In 1837 he published The Posthumous Papers of the Pickwick Club, where, using the novel form, he drew a series of humorous sketches of the very diverting members of the Pickwick Club. The characters, first observed merely through their physical features and their external mannerisms, are here imperceptibly transformed into people with a lifelike mixture of pathos and absurdity, of generous impulses and foolish mistakes. The history, no longer a reporter’s panorama of contemporary life, becomes an apologue of the discovery of evil by a man who has innocently believed that human beings are innately good. Dickens’ energy as a writer was enormous and within thirty-three years he published no fewer than thirteen long novels. With The Pickwick’s Papers he had started on his crusade against social injustice, and Oliver Twist (1838) followed on the same line. We are here confronted with a realistic story of an unwanted child who falls the victim of the criminal life of the London slums. The novel, which tends to be episodic, is held together by a carefully planned mystery and by the social consciousness which is the dominating theme in the book. Despite its handicaps of sentimentality and melodrama, it survives for its objectivization of a profound emotional state: the solitude felt by an individual who has no place within the framework of society. Having dealt with the plight of children of unknown parentage, the writer turned his attention to the cheap boarding schools where the bastards and the sons of broken homes could be left to suffer disease and cruelty.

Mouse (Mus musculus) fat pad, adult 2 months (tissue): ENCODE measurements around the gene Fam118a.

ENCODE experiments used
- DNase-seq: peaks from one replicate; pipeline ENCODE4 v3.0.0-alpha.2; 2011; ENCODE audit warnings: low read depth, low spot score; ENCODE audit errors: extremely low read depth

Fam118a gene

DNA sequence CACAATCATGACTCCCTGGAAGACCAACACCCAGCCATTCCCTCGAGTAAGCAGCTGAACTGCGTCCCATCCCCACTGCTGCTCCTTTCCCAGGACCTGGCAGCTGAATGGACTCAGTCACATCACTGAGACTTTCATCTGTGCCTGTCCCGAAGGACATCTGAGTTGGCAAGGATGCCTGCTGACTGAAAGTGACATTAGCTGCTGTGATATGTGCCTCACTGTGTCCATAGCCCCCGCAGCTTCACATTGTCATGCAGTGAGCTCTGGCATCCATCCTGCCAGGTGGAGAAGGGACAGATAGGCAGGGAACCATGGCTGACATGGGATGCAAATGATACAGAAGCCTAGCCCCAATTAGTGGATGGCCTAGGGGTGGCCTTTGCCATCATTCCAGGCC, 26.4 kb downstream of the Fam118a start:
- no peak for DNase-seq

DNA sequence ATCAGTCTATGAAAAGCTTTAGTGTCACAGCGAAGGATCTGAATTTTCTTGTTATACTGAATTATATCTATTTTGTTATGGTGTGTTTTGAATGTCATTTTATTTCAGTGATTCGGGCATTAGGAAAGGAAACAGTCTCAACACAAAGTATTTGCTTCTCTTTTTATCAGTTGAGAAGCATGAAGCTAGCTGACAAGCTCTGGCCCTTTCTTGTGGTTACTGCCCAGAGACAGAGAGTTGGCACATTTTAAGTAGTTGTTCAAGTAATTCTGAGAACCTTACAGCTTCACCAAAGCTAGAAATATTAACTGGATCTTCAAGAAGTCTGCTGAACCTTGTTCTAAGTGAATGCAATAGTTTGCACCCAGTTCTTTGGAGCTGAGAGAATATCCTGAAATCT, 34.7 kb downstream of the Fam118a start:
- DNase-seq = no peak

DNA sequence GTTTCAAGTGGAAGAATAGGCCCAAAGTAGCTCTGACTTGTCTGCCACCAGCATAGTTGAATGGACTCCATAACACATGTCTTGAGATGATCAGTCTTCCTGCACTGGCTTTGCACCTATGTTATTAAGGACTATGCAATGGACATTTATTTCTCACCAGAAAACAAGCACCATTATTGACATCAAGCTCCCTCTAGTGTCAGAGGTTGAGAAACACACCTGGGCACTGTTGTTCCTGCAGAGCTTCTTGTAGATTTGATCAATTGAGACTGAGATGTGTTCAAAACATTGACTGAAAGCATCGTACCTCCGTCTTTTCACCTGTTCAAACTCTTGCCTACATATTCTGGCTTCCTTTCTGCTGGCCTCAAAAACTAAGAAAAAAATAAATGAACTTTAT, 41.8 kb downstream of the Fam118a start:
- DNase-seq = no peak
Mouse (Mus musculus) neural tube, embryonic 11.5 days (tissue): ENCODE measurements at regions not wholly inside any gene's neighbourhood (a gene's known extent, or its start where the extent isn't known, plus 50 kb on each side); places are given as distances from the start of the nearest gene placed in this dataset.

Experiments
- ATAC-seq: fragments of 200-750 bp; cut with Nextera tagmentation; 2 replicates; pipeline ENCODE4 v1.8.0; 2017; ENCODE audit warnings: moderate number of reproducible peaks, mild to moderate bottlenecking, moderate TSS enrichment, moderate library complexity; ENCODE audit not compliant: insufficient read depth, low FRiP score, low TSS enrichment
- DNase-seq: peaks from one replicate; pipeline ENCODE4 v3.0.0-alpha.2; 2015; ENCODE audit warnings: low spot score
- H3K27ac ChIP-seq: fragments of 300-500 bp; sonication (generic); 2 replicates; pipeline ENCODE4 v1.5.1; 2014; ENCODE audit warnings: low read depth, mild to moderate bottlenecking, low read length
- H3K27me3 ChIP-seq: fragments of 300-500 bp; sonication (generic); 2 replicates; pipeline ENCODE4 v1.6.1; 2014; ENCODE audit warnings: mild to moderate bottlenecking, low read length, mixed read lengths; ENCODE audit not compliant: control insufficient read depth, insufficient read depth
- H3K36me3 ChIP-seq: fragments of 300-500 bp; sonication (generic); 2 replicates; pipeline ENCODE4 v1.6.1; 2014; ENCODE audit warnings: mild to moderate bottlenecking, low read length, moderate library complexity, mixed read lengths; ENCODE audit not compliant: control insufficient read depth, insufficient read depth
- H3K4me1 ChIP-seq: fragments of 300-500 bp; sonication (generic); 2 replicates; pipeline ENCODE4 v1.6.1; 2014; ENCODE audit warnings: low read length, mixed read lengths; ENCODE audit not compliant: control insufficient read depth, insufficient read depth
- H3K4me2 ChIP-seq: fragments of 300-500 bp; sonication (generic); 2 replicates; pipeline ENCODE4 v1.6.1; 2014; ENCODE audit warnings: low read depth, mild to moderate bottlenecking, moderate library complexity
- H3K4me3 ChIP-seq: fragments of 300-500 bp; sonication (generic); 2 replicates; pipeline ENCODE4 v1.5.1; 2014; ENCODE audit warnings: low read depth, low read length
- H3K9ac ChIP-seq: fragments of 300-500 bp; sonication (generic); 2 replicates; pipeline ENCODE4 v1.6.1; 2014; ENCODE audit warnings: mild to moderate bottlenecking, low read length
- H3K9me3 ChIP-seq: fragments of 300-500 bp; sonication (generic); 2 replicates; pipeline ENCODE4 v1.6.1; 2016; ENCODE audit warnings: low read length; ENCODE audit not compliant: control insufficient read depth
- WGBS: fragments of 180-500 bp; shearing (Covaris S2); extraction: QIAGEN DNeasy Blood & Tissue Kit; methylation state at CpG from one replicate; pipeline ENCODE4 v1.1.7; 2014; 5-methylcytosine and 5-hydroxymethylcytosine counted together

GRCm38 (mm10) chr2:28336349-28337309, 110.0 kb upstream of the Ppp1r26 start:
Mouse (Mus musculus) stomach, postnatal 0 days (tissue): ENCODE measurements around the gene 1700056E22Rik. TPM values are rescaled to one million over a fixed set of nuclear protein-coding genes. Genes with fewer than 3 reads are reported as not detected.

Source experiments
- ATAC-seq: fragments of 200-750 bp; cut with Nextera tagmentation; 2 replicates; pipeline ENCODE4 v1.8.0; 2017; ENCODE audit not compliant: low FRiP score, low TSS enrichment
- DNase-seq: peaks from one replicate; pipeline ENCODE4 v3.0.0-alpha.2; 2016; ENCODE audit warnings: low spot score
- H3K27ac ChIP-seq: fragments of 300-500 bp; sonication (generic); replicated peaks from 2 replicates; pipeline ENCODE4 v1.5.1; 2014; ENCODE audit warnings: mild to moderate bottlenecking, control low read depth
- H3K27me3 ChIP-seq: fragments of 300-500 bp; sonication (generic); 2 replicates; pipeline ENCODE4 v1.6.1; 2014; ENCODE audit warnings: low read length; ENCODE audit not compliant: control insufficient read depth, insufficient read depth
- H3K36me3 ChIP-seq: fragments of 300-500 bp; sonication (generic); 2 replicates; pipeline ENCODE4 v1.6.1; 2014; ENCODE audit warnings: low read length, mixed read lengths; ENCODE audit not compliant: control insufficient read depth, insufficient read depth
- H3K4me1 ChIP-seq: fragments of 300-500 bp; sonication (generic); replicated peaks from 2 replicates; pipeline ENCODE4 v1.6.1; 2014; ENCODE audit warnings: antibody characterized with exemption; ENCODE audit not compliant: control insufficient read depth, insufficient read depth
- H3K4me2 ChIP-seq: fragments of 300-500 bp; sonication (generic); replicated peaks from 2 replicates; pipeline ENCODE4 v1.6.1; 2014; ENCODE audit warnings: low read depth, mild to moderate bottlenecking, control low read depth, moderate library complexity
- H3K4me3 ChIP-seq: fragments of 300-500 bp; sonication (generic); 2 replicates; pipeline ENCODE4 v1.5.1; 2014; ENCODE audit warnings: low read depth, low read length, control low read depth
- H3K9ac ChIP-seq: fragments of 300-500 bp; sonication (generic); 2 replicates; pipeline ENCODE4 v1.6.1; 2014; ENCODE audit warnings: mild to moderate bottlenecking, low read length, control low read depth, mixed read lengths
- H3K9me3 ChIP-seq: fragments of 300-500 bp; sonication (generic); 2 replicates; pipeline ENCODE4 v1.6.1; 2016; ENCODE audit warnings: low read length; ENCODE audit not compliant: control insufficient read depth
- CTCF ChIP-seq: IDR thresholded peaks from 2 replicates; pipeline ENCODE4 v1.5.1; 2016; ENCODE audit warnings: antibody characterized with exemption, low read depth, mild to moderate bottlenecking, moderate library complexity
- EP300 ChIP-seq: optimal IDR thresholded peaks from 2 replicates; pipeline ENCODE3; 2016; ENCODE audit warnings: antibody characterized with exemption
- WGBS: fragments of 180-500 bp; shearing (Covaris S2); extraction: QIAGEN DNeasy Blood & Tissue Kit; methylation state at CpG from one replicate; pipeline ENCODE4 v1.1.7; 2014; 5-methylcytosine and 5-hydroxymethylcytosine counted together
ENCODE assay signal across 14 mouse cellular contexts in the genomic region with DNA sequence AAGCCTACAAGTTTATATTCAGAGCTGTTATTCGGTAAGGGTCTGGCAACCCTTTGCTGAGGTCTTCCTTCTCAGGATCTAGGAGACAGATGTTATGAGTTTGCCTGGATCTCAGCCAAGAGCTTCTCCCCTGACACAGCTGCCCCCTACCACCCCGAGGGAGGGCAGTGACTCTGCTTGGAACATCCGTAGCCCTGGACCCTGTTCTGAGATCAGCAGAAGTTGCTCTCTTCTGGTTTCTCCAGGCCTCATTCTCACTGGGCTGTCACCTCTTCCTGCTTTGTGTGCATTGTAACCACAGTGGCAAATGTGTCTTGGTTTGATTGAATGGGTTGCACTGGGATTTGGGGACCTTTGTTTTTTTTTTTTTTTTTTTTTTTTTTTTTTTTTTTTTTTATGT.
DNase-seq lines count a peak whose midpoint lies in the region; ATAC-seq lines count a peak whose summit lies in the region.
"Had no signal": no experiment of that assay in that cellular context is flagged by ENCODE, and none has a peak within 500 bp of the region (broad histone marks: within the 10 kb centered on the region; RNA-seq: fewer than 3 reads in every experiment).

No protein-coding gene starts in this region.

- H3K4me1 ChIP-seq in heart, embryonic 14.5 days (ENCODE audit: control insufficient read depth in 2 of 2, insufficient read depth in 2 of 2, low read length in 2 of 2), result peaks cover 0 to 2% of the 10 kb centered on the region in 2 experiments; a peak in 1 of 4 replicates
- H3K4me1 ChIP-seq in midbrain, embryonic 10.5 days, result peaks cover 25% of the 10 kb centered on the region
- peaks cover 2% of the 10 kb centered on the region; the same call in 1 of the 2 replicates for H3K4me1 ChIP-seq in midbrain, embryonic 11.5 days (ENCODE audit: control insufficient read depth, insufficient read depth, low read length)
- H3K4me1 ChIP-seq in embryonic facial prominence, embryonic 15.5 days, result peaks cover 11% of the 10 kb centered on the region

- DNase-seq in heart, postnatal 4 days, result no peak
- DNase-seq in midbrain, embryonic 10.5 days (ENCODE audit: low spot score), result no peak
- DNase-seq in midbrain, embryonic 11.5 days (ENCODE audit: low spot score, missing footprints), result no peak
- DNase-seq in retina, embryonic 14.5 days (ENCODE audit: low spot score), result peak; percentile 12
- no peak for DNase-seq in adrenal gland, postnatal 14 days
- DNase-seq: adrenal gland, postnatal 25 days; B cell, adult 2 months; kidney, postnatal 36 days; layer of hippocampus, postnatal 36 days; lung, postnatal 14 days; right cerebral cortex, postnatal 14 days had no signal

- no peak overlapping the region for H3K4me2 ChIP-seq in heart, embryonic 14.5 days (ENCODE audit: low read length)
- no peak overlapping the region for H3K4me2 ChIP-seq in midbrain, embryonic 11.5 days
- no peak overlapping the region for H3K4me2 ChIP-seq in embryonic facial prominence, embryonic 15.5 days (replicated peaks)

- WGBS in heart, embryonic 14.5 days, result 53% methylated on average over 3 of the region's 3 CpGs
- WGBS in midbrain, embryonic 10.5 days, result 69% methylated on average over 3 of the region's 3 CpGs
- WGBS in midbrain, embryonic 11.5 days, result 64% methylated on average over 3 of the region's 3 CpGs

He therefore published Nicholas Nickleby (1839): here Nicholas and his sister, like Oliver and Mr. Pickwick, provide the contrast between the pure in heart and the menacing evil surrounding them. The reader has the certainty that innocence will triumph; the humour is rich and hearty, while the pathos, is never so gloomy as in Oliver Twist. The Old Curiosity Shop (1840) tells the story of how little Nell tries to save her bankrupt father from the clutches of one of his creditors, and, after wandering with him through England, dies, worn out by her unselfish devotion. Sentimentality is here abounding. Dickens tried his hand at the historical novel in Barnaby Rudge (1840-1841), where he went back to the Gordon Riots in 1780, when the mob set fire to Newgate and for a time held London in terror. In 1842 he visited the United States; but his impression of the country in American Notes (1842) was not so favourable. He had expected the young Republic to be an ideal of liberty and equality and was disillusioned in finding out that these slogans meant liberty to be unscrupulous in business, and equality in bad manners and obtrusiveness. He felt therefore compelled to depict in an extravagant satire the crudities of American society in Martin Chuzzlewit (1843-1844): an elaborate study of selfishness. Dombey and Son (1848) is a study of the wealthy businessman, his power over other people’s lives and his pride in the integrity of his firm. His commercial success has rendered him sure that his opinions are always right so that his determination of transmitting his business to his son leads to the ruin of the boy’s health. His rigorous plans for his son’s training and his exaltation of economic principles over human feelings result in loss and misfortune, which however succeed in softening his heart and humbling his pride.